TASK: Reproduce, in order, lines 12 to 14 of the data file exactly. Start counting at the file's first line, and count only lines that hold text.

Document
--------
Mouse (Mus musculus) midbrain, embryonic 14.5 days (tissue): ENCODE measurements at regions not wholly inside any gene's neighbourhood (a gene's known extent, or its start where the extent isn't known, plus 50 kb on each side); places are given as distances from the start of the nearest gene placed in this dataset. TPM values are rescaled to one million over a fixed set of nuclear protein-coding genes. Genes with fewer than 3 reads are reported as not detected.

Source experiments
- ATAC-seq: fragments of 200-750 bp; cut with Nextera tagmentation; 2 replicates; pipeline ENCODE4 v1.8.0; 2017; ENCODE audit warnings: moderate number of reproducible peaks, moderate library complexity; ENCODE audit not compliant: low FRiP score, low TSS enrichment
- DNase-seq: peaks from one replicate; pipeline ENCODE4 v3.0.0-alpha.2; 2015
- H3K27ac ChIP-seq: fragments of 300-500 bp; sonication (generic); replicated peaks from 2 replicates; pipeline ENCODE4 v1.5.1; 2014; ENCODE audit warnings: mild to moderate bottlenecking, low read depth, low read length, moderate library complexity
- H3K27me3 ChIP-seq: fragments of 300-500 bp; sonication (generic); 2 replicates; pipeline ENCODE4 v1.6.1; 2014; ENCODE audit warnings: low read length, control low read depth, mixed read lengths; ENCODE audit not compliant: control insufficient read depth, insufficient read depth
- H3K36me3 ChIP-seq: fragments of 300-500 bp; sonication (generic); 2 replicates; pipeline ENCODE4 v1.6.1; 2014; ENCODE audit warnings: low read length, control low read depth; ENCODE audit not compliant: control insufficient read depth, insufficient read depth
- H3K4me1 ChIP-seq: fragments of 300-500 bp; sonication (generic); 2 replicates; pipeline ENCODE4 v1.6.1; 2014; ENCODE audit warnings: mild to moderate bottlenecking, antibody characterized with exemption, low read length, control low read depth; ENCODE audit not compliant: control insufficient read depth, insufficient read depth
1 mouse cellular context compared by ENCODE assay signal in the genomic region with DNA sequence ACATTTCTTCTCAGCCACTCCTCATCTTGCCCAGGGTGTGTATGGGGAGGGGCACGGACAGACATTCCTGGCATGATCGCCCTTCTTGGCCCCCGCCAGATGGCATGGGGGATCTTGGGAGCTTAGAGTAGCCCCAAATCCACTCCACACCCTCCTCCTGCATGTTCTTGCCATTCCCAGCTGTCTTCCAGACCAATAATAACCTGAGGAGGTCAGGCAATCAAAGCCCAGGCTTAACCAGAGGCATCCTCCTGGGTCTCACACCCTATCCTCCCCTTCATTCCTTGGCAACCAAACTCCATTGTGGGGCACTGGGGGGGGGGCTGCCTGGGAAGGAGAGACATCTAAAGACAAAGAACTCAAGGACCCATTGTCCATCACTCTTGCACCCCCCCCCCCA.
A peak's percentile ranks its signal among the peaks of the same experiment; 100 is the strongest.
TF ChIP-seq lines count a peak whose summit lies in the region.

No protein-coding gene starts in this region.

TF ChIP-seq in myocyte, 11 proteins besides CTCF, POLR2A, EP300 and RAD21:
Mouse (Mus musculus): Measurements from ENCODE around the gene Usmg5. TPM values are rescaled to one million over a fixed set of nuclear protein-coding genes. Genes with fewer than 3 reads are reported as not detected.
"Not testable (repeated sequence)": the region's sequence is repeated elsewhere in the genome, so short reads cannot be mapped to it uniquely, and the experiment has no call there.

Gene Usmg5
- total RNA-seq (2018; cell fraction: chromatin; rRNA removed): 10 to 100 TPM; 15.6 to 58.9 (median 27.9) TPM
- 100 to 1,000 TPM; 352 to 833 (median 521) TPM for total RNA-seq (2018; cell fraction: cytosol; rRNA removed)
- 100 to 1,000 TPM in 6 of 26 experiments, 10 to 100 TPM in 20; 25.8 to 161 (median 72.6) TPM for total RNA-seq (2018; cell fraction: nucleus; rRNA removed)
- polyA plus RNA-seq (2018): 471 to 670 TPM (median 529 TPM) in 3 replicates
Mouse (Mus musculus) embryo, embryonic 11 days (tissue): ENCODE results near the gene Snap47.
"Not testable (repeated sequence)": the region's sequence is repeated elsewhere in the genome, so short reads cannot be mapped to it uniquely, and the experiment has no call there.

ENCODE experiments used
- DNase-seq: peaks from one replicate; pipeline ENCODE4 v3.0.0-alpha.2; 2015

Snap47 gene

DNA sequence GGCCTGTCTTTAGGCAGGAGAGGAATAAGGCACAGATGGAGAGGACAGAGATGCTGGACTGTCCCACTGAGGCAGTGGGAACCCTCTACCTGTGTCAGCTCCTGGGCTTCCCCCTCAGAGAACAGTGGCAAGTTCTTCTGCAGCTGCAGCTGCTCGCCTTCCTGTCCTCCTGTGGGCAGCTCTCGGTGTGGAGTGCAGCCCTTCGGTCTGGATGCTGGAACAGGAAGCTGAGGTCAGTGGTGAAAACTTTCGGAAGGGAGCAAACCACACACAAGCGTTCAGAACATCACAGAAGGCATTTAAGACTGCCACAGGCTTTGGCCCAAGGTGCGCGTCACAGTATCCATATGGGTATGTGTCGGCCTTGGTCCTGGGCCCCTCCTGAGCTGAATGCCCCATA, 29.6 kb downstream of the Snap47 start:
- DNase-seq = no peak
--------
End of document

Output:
No protein-coding gene starts in this region.

TF ChIP-seq in myocyte, 11 proteins besides CTCF, POLR2A, EP300 and RAD21:
Mouse (Mus musculus): Measurements from ENCODE around the gene Usmg5. TPM values are rescaled to one million over a fixed set of nuclear protein-coding genes. Genes with fewer than 3 reads are reported as not detected.